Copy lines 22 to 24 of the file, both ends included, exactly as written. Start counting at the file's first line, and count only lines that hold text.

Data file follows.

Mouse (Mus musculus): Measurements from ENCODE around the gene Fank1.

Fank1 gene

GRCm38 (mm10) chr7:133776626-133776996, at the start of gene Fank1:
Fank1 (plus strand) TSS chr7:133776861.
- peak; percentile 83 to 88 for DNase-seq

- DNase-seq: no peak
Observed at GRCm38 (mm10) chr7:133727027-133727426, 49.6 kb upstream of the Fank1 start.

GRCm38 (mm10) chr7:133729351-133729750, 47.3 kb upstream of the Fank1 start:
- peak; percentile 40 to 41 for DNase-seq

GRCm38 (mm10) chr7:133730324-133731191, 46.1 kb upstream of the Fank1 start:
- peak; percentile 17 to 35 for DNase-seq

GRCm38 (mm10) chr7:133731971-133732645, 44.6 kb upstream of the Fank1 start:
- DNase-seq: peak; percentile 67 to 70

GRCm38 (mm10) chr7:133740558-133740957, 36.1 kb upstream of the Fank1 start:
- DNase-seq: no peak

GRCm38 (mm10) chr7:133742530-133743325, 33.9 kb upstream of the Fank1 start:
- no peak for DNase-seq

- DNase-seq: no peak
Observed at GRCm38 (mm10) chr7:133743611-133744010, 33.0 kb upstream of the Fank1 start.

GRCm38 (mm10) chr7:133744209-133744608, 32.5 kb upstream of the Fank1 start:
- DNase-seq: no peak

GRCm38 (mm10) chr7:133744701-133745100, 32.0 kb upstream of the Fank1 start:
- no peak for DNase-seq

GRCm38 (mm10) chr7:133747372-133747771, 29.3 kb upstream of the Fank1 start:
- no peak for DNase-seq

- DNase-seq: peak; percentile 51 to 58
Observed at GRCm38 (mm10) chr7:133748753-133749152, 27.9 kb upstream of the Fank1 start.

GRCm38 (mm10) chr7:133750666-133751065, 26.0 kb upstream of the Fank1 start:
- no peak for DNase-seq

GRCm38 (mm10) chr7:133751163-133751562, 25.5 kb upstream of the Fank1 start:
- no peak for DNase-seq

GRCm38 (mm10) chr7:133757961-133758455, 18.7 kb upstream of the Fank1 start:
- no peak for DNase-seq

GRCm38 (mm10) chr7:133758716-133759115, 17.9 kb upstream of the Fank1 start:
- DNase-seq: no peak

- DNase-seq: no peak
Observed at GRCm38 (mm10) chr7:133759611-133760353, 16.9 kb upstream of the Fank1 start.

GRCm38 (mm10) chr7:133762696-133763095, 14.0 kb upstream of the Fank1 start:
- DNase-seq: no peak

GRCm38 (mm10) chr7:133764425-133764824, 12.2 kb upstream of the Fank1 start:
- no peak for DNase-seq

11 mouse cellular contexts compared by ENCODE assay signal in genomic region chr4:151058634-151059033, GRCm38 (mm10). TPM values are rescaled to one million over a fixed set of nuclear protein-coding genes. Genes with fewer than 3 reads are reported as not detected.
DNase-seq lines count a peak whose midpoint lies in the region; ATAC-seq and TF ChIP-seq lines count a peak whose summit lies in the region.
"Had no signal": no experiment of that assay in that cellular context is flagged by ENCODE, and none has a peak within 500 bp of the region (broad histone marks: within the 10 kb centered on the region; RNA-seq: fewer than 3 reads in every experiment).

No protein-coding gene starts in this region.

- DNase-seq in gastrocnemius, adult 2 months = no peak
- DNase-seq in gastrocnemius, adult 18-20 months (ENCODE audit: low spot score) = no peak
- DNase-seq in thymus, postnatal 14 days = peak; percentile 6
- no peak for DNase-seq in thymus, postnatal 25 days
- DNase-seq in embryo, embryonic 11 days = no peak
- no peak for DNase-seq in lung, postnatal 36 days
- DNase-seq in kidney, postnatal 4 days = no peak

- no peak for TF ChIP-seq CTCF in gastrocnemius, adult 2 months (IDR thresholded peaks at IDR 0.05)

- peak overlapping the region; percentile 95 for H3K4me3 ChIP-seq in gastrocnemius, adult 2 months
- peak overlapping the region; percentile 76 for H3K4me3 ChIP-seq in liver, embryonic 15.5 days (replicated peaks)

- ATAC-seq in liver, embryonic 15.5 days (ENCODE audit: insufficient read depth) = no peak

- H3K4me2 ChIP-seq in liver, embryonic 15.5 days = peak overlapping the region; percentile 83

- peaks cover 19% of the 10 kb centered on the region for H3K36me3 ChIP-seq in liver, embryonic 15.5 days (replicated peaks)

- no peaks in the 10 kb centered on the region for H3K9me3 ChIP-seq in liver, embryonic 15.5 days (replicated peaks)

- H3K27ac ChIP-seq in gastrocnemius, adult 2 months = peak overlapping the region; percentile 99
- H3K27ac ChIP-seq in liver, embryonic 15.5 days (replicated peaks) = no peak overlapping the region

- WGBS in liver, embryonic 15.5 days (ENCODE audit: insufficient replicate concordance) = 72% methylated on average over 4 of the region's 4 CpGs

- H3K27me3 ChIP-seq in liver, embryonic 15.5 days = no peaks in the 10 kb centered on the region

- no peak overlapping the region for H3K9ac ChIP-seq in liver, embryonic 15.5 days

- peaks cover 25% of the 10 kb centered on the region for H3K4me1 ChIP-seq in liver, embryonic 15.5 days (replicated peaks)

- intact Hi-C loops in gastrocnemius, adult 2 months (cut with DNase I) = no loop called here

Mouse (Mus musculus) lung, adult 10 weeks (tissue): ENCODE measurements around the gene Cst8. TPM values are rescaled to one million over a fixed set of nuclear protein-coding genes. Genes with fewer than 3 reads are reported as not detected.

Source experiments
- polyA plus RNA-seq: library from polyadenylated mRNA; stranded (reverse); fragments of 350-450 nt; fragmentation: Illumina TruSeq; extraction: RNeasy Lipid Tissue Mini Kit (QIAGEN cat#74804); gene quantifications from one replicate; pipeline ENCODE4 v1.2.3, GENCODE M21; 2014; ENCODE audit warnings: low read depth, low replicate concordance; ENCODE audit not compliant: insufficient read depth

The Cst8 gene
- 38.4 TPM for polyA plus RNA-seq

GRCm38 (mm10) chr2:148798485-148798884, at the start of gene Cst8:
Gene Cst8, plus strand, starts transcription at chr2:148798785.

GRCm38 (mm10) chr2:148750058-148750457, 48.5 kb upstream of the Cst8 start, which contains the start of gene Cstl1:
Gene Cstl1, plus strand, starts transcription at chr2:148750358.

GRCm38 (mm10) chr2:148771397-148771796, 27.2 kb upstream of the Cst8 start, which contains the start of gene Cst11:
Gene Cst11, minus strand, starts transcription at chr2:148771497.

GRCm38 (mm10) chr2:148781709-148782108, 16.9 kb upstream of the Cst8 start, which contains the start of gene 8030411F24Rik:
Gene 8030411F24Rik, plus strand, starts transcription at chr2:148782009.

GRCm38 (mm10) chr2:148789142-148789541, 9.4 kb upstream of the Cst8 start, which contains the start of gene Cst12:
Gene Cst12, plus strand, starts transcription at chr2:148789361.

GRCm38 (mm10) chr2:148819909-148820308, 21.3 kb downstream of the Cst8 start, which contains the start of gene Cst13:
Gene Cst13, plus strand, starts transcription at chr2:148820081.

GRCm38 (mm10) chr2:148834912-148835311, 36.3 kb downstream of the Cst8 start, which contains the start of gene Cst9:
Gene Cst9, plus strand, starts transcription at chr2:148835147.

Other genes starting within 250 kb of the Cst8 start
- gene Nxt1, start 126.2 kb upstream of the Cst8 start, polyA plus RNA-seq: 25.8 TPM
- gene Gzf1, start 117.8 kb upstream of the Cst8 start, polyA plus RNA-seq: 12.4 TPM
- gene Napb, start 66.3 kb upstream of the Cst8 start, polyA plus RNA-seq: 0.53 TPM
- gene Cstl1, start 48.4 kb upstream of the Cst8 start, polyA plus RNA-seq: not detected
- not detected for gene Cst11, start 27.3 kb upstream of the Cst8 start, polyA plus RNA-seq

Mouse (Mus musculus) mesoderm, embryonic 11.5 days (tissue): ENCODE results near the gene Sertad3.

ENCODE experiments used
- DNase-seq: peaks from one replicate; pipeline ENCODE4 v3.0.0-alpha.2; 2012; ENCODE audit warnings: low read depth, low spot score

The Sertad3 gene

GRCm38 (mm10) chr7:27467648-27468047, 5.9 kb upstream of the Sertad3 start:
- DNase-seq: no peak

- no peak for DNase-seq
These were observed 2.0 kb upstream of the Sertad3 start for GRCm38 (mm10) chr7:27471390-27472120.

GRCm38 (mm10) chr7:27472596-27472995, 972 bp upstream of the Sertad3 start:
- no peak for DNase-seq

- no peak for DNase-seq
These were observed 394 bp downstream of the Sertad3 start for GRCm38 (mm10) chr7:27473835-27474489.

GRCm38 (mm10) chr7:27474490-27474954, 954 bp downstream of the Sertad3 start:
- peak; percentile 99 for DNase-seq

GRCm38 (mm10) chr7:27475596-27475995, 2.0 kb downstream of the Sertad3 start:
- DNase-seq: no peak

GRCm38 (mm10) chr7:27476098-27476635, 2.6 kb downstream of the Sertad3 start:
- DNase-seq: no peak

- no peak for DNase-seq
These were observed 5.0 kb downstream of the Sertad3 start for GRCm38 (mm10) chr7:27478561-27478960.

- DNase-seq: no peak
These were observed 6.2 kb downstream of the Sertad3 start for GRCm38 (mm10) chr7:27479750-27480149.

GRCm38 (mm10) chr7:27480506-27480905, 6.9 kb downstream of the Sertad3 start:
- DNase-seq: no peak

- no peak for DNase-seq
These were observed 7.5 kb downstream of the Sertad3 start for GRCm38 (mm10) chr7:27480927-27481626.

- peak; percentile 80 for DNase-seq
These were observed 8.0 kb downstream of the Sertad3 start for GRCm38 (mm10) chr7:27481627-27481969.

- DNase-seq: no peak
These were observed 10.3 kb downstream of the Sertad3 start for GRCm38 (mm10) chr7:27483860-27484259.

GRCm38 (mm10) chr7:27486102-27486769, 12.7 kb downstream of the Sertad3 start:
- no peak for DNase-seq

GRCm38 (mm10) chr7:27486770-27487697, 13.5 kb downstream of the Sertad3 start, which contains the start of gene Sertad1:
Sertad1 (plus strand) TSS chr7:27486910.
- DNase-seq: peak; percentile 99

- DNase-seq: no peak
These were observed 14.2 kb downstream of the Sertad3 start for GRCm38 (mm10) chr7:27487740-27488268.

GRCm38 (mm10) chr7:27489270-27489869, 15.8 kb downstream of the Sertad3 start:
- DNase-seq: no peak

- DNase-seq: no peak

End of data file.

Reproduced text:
GRCm38 (mm10) chr7:133744701-133745100, 32.0 kb upstream of the Fank1 start:
- no peak for DNase-seq

GRCm38 (mm10) chr7:133747372-133747771, 29.3 kb upstream of the Fank1 start: